While it’s impossible to predict when emergencies will happen, you can make a plan to help you prepare. If you know which emergency care providers are covered by your insurance plan, you can have an idea of where to go. While it requires some research on the front-end, you can save some stress and a lot of money in the long-run.

Understand your rights

In addition to new federal protections, many states have additional regulations regarding “balance billing,” when patients are billed for out-of-network providers at an in-network facility. Don’t be afraid to negotiate with hospital billing managers or doctors who billed you when you are balance billed, and keep your insurance company in the loop on the situation. Knowing your state’s specific protections can help you get fees waived or lowered in these cases.

Combating debt from surprise medical bills

Unfortunately, it’s impossible to entirely prevent surprise medical bills — especially in the case of emergency services. In an emergency room, you have little to no control over which physicians you see and what tests are run. You also don’t always have time to call ahead to check prices or request transfers to in-network facilities.

While it might not be possible to prevent some surprise healthcare costs, there are still steps you can take to combat debt in these cases.

1. Double check itemized medical bills.

Mistakes happen. Sometimes patients are billed for tests, procedures or medications that they didn’t actually receive. Ask for an itemized bill, and ensure that you are only being charged for services received. If you find a mistake in your bill, talk to the hospital’s billing department and the service provider.

In the case that a procedure or service on your bill should have been covered by your insurance provider, ask about the specific billing code the hospital used. It’s possible that while the insurance provider covers a basic or general service, the billing code used may not fall under the billing code your insurance company lists as covered. Talk with both the hospital billing department and your insurance provider to see what can be done.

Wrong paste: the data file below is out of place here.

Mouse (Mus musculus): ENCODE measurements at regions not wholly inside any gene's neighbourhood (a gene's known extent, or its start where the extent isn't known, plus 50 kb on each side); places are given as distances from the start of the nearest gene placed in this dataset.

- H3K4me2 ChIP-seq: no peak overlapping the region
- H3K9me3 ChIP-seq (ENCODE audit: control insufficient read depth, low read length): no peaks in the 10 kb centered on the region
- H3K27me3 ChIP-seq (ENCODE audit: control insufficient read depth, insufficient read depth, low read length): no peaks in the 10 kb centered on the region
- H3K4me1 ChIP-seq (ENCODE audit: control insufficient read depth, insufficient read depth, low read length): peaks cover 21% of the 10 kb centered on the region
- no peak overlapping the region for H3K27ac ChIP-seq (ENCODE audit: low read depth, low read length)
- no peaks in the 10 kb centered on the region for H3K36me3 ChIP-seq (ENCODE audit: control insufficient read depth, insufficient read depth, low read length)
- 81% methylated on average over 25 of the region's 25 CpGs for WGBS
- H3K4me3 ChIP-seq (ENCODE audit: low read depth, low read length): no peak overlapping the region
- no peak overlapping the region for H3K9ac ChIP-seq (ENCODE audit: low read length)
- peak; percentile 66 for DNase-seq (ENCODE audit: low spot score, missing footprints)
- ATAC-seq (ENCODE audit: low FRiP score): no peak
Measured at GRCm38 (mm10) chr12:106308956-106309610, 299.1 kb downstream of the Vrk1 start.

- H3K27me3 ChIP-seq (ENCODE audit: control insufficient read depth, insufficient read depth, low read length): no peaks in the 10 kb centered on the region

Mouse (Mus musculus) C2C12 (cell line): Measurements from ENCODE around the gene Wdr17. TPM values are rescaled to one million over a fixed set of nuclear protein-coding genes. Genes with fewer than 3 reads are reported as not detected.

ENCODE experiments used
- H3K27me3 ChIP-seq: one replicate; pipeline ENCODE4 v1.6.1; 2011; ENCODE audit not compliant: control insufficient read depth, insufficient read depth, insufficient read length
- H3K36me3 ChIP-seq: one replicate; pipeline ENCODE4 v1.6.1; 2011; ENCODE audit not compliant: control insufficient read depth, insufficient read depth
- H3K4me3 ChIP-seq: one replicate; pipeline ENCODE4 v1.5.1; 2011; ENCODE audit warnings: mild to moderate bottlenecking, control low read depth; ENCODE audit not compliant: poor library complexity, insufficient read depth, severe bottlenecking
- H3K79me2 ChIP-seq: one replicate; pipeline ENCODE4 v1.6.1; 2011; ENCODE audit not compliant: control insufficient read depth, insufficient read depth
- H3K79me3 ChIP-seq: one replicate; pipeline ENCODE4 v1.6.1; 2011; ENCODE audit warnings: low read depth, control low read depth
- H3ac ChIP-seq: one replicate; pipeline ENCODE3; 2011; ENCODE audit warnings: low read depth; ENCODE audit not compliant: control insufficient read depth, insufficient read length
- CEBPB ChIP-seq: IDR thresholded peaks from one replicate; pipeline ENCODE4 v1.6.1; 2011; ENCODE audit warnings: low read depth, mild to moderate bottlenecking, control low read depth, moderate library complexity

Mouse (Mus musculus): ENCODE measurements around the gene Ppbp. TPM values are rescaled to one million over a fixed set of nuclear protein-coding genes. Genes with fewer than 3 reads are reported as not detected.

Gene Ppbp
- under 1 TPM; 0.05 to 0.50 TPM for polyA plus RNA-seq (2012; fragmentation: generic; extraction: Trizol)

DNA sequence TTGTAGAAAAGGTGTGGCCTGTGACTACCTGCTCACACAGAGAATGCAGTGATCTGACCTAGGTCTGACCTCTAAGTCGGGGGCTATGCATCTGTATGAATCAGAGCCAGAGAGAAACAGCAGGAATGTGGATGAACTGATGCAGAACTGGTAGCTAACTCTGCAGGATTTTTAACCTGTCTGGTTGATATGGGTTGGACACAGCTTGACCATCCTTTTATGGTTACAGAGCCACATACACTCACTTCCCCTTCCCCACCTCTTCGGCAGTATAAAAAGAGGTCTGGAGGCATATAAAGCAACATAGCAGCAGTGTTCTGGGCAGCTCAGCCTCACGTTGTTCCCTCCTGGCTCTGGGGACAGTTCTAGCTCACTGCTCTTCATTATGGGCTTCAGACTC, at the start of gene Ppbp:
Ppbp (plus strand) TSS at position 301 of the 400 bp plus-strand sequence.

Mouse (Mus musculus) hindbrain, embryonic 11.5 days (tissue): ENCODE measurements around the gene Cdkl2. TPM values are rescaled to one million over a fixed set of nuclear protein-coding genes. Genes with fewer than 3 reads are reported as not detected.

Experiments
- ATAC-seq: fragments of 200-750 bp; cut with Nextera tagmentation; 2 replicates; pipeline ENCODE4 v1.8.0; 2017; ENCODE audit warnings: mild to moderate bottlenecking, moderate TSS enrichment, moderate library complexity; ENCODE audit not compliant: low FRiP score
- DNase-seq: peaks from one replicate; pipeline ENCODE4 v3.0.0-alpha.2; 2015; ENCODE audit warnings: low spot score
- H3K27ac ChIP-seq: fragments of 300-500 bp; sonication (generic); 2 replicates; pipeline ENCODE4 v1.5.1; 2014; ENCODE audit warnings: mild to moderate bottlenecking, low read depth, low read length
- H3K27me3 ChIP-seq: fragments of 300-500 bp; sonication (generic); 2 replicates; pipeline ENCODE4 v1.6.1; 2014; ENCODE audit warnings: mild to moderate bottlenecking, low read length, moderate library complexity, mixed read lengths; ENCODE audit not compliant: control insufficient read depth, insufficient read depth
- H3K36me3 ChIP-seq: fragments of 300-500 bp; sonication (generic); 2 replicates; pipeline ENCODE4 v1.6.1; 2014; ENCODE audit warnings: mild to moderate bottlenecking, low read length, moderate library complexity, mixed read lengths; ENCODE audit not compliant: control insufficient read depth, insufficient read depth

2. Avoid using credit cards whenever possible

Credit cards average around a 17 percent interest rate, meaning they are less-than-ideal for covering high medical costs. There are medical credit cards out there that offer short and long term financing plans to cover medical expenses with minimal interest, which is an option for those who can realistically pay off the debt within the specified time period.

When using a credit card is unavoidable, consider a credit card that offers a long intro period to help you save on interest charges, such as well known Platinum Visa Card might offer. If you end up with bills spread across multiple credit cards, a balance transfer credit card can also help you eliminate debt and save money on interest charges.

Just keep in mind that for all of these credit options, it’s imperative that you can pay off the debt within the 0% interest offer period. Otherwise, you’ll be subject to high interest rates that can cause even more financial stress.

For larger medical bills or debts, consider a personal loan (which offer lower, fixed interest rates) to help cover the cost.

3. Protect your credit score

If for any reason you are unable to pay your medical bills on time, it’s important to take steps to protect your credit score. When you go more than 90-180 days without paying a medical debt, it could become an unpaid collection account, which can show up on your credit report and negatively affect your score. Luckily, newer credit score models such as the VantageScore 4.0 and FICO Score 9 often reduce the impact of these types of collection accounts.

If you know you’ll be unable to pay medical bills, be open and honest with the hospital or provider. You might be able to set up a plan that better fits your budget. At the very least, you can explain the situation, pay as much as you can at the moment and potentially prevent them from writing off your debt as a loss and selling it to a collection agency.

4. Open a savings account for unplanned medical costs

While you can’t predict unplanned medical costs, you can prepare for them by saving money for a rainy day. One option is contributing to a Healthcare Savings Account (HSA), which allows you to add pre-tax/tax-deductible money into a savings account that you can use for approved healthcare costs.

You can also set up a savings account with any bank to be used for healthcare costs. While these accounts may not be tax-exempt, you can often get a better interest rate and avoid regulations on what medical expenses you can and can’t cover with the account.

Even if you only contribute $20 a month, it will add up over time and can help offset costs to make medical expenses more affordable.

The Bottom Line

While it’s promising that both Congress and the President are making strides towards eliminating surprise medical bills and helping lower overall healthcare costs, sometimes surprise billing is unavoidable. These tips can help you prevent these charges or combat excessive debt that can often result from unplanned medical expenses.